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Friday, July 10, 2009

(This one turned out a little longer than expected.)

There have been two references so far in Infinite Jest to "the M.I.T. language riots of B.S. 1997," a reference so slight it hardly seems worth the trouble of tracking down. The first we find in James O. Incandenza's massive filmography on pg. 987n24, linked from pg. 64:

Union of Theoretical Grammarians in Cambridge. B.S. Meniscus Films, Ltd. Documentary cast; 35 mm.;26 minutes; color; silent with heavy use of computerized distortion in facial close-ups. Documentary and closed-caption interviews with participants in the public Steven Pinker-Avril M. Incandenza debate on the political implications of prescriptive grammar during the infamous Militant Grammarians of Massachusetts convention credited with helping incite the M.I.T. language riots of B.S. 1997.
Forty footnotes later, on 996n60, we get this about "the near-new M.I.T. student union" (184):
Replacing the old neo-Georgian J. A. Stratton Student Center, right off Mass. Ave. and gutted with C4 during the so-called M.I.T. Language Riots of twelve years past.
Glossing over the difference in capitalization, taken together these two footnotes place the "present" of the novel as exactly now: 2009.

We don't know much about what has happened in the intervening decade, and as was discussed in the comments to the last post I don't think Infinite Jest is productively read as predictive fiction. (Instead it should be understood as always twenty minutes into the future.) We get, for instance, a quiet reference to the Kemp administration on pg. 177, a moderately reasonable prognostication for DFW to make in 1996 (though Jack Kemp was widely considered a failure as Dole's running mate at the time)—but it's paired with a no-chance-in-hell Limbaugh administration that is clearly satiric. (Both references are somewhat suspect, in any event, as they originate in-dialogue from a character at the Ennet House who euphemistically admits they have "some trouble recalling certain intervals" during these periods. So maybe it's a joke within a joke.) We know Vermont has become the Great Concavity—where feral hamsters rule unchecked!—and that videophones have come and gone, and that broadcast television has ended in favor of TPs, apparently some sort of on-demand service not unlike Netflix.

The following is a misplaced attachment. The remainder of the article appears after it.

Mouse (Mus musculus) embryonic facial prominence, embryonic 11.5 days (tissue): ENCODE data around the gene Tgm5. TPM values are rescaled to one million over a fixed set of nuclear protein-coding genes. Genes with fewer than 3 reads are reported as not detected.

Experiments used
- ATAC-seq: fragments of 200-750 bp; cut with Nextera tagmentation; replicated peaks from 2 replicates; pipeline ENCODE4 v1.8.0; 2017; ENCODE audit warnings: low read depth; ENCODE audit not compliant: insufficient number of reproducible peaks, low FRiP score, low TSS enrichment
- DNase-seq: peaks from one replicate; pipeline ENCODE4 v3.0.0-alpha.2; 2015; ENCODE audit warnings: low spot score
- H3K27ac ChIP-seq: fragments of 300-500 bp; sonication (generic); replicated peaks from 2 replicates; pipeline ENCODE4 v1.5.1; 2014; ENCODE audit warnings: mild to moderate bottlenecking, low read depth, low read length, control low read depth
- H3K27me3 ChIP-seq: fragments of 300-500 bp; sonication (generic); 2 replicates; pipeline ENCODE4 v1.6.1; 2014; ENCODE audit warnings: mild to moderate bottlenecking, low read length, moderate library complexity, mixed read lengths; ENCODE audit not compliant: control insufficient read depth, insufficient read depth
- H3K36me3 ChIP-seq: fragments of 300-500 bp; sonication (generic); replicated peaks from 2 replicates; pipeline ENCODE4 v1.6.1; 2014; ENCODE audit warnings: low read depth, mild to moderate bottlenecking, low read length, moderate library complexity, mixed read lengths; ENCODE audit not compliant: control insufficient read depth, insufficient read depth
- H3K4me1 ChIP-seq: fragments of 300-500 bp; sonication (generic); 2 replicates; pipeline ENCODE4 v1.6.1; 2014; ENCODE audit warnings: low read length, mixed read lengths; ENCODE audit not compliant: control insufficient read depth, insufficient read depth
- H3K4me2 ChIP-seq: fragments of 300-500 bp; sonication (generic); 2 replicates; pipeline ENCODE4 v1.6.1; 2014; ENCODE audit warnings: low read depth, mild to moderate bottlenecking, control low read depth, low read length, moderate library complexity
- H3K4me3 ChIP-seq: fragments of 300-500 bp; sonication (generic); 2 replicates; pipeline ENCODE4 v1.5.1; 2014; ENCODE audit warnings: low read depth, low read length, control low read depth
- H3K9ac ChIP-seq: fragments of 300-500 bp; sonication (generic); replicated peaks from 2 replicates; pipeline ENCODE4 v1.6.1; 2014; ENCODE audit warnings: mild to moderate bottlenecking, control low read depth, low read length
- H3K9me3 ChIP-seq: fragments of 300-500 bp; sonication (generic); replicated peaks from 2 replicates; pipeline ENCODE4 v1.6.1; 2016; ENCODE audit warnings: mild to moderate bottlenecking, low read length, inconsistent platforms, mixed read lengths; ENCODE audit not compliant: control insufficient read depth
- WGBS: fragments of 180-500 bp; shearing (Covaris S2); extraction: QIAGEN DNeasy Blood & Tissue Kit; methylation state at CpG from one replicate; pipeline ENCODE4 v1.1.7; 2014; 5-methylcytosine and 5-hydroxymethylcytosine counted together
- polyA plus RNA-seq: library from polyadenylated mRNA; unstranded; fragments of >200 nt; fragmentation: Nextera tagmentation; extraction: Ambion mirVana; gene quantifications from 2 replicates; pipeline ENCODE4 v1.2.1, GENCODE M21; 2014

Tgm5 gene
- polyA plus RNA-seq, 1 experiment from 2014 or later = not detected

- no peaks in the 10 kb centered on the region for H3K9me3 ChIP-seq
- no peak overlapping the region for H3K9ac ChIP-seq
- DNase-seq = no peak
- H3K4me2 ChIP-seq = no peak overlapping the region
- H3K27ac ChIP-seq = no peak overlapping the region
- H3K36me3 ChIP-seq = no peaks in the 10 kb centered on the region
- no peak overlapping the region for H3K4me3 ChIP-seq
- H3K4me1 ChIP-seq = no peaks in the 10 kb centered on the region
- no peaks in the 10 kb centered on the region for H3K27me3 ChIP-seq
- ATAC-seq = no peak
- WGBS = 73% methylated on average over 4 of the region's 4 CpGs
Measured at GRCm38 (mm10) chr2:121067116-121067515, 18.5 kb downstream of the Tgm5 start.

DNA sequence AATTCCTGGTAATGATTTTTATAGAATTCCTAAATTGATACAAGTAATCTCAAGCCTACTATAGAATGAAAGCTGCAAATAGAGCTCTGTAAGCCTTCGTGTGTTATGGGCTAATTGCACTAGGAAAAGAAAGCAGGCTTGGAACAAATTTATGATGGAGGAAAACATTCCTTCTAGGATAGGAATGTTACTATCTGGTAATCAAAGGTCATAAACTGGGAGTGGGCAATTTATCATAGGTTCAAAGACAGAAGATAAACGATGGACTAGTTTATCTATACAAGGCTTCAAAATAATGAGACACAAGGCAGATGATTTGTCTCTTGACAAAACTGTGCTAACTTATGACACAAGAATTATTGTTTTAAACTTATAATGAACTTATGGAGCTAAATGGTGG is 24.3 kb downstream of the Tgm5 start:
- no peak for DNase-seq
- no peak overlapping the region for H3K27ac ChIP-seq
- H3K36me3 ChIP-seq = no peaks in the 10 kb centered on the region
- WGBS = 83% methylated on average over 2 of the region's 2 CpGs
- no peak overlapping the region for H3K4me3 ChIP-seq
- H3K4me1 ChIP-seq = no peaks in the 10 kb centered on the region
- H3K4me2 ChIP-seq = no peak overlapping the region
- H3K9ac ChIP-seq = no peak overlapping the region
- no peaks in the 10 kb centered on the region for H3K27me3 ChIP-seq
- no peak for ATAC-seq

But we don't know much, because these sorts of predictions just aren't the point.

So enough of that—back to the M.I.T. language riots. This is an allusion to Don DeLillo's Ratner's Star (1976), a novel which shares some affinities with Infinite Jest, including a boy-genius plotline, multivocal narrative, deep suspicion about the reliability of both personal subjectivity and bureaucratic institutions, and intense theoretical interest in the inner workings of language. The riots are covered in their entirely on pages 31-33 of Ratner's Star in a short bit of dialogue from J. Graham Hummer, "widely known as the instigator of the MIT language riots":
"Tell us about the MIT business," Mimsy said. "I've never heard the details."

"There are no details."

"Did people really throw stones at each other and overturn cars and the like? I mean was there actual killing in the streets?"

"I was simply trying to assert that what there is in common between a particular fact and the sentence that asserts this fact can itself be put into a sentence."